Thursday, March 12, 2009

Door opens wider for government sentencing evidence

Two opinions were issued today giving the government broad latitude in its sentencing case.

CAAF issued its opinion in United States v. Stephens, __ M.J. __, No. 08-0589/AF (C.A.A.F. March 12, 2009) [DISCLAIMER: I'm the losing counsel in Stephens.] In Stephens, CAAF held that the military judge didn't err "by allowing the father of the victim to testify in sentencing about the effect the investigation and court-martial had on the victim." Id., slip op. at 2. Judge Stucky wrote the opinion of the court, which was joined by Judges Erdmann and Ryan. Judge Baker, joined by Chief Judge Effron, wrote separately and concurred in the result.

SSgt Stephens was found guilty of attempted carnal knowledge, attempted sodomy and indecent acts with a 13-year-old relative by marriage. The victim testified on the merits, but not during the sentencing hearing. During the sentencing case, after the victim's father had already testified about how the offenses affected the victim, the trial counsel asked: "How about the effect of this process, the investigation and her testifying and what not, how has that impacted her and how has it impacted you?" The defense objected, observing that the prosecutors "are asking to
penalize the Defendant for invoking his right to have a trial and the process involved with that." After a bit of colloquy, the military judge ruled: "He can go through what the effect of it since this has come about until now and she has had to testify, the impact and the effect on her and that means as she has gone through the process, just the impact, emotionally on her." The father then testified: "It has been totally devastating, what she has had to go through, what she has had to put up with; the constant retelling to different people, to different systems of the court system. I mean, to keep bringing it slamming it in her face, I mean, ya’ll just don’t have a clue what this has done to my daughter. She is nowhere near the same daughter that she was before. It has just totally changed her one hundred percent."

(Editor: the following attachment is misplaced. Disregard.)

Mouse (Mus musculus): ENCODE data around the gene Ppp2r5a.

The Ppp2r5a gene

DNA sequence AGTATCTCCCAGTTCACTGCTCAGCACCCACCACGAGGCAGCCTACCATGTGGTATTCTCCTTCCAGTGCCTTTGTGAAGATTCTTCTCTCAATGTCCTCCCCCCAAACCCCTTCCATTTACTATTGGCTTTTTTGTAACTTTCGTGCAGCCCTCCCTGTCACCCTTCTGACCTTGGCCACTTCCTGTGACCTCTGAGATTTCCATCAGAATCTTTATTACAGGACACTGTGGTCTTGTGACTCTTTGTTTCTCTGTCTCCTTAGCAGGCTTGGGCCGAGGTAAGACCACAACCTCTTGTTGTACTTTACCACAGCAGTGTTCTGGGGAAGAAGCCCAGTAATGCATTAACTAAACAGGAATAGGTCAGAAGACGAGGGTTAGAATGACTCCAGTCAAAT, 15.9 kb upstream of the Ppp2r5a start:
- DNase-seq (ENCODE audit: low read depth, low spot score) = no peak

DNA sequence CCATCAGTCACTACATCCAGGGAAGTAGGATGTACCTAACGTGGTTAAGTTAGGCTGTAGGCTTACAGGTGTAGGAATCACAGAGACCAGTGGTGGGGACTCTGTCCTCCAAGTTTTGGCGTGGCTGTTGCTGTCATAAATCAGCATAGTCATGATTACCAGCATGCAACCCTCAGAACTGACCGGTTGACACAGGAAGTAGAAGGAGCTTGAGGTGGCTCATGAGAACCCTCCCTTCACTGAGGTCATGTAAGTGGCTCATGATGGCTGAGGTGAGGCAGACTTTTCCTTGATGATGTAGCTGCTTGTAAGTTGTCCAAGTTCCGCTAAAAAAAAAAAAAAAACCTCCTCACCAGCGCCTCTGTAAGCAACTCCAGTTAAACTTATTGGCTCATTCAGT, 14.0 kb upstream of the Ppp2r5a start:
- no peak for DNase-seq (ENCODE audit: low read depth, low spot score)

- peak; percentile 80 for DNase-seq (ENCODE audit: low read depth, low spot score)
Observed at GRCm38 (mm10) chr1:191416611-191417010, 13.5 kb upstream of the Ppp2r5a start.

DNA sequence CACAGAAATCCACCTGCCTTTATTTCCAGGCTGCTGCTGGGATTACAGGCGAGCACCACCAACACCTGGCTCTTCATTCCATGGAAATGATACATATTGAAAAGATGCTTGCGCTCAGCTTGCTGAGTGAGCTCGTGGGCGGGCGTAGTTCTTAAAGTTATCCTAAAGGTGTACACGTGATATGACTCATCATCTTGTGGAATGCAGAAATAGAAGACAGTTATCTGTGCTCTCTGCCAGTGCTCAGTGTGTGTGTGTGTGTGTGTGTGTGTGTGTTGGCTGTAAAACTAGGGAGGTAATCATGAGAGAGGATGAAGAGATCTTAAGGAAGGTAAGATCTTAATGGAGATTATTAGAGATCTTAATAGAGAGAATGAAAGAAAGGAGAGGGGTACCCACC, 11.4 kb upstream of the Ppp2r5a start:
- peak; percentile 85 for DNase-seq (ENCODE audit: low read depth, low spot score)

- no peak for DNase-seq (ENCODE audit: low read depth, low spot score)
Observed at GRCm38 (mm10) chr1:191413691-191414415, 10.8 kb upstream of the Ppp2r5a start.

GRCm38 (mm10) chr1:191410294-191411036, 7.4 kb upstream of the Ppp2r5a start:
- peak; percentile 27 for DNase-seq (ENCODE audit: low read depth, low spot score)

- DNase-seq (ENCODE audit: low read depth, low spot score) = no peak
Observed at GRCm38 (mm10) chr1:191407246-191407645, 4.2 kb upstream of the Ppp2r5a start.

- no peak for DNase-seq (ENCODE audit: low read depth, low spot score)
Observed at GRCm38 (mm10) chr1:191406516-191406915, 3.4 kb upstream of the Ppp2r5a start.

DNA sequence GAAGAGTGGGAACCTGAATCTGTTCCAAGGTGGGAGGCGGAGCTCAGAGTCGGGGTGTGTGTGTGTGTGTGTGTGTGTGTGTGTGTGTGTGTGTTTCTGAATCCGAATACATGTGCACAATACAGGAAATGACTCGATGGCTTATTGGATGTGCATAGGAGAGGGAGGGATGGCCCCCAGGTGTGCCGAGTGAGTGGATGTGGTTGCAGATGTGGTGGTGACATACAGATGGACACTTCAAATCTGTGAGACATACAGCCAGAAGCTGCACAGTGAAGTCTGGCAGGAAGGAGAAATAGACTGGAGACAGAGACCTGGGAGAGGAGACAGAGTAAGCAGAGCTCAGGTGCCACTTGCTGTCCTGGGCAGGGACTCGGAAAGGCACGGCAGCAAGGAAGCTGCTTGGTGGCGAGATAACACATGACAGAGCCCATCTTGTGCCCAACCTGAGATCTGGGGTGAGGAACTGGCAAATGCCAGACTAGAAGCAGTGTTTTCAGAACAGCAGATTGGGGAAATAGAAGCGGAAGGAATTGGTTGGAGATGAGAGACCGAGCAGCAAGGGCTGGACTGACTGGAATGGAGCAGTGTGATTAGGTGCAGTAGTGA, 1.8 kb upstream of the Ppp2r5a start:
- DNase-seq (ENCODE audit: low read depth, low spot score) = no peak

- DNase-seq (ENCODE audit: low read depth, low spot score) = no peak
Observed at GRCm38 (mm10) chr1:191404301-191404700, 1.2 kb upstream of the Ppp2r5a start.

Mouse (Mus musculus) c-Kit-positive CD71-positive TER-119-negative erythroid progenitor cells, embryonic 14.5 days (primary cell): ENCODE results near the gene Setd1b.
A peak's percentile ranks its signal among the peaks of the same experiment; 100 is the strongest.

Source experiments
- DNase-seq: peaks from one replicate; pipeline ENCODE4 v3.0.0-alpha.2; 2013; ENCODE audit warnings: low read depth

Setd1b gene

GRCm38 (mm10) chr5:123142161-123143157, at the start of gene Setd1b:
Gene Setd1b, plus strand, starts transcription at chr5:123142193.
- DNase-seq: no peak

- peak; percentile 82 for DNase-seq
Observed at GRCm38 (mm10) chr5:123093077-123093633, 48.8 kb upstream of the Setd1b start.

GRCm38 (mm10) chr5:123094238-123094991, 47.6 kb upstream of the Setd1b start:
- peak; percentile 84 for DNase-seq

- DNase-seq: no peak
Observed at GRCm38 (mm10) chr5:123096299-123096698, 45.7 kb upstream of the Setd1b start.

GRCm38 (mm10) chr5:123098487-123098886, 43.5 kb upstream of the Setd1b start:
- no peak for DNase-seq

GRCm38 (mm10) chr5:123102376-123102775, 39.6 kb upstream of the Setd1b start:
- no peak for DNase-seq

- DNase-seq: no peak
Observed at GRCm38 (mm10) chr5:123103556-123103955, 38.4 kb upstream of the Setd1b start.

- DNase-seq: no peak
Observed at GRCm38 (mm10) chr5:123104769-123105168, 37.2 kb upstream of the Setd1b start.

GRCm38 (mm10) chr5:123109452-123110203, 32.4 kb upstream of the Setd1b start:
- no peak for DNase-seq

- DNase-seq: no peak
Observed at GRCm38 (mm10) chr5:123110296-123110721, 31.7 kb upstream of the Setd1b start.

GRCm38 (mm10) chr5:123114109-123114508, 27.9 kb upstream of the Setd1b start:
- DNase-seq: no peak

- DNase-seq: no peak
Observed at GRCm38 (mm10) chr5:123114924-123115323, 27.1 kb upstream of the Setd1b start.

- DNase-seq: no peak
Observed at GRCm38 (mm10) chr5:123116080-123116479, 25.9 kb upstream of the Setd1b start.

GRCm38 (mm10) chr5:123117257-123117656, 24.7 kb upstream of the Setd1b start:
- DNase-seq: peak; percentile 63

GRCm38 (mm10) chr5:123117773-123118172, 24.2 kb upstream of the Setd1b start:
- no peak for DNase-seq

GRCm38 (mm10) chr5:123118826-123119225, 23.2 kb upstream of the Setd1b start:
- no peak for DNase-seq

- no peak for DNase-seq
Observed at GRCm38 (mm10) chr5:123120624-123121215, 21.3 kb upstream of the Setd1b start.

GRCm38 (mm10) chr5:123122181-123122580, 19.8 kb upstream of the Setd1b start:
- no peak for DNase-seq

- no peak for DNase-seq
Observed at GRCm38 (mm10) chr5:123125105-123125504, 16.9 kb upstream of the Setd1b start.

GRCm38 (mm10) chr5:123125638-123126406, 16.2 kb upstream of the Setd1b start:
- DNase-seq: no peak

CAAF ruled that "[t]estimony as to the effect of the process, including the trial,
on the victim" comes within R.C.M. 1001's authorization for the trial counsel to present aggravating evidence. CAAF concluded that no constitutional violation arose from the evidence, reasoning that "there was no explicit comment by the trial counsel or the father concerning Appellant's invocation of his rights but rather, a brief reference to the effect of the entire proceeding (including, but not limited to, the trial) on Appellant's victim."

The court's analysis continued by observing that an M.R.E. 403 balancing was also required because "relevant evidence may still be excluded if its probative value is substantially outweighed by the danger of unfair prejudice." The court conducted its own 403 analysis, finding that evidence probative and unfair prejudice unlikely.

The court did, however, caution TCs "to use care in eliciting testimony that may cross the line into impermissible comment on an accused's invocation of his constitutional rights."

Judge Baker found error, but concluded that it was harmless. He reasoned, "The problem is that the question and answer . . . referenced the victim's testimony at trial. As a result, on these facts the M.R.E. 403 balancing test should have broken in Appellant's favor." But Judge Baker concluded that "the error in M.R.E. 403 balancing was harmless for much the same reason that the evidence was not probative."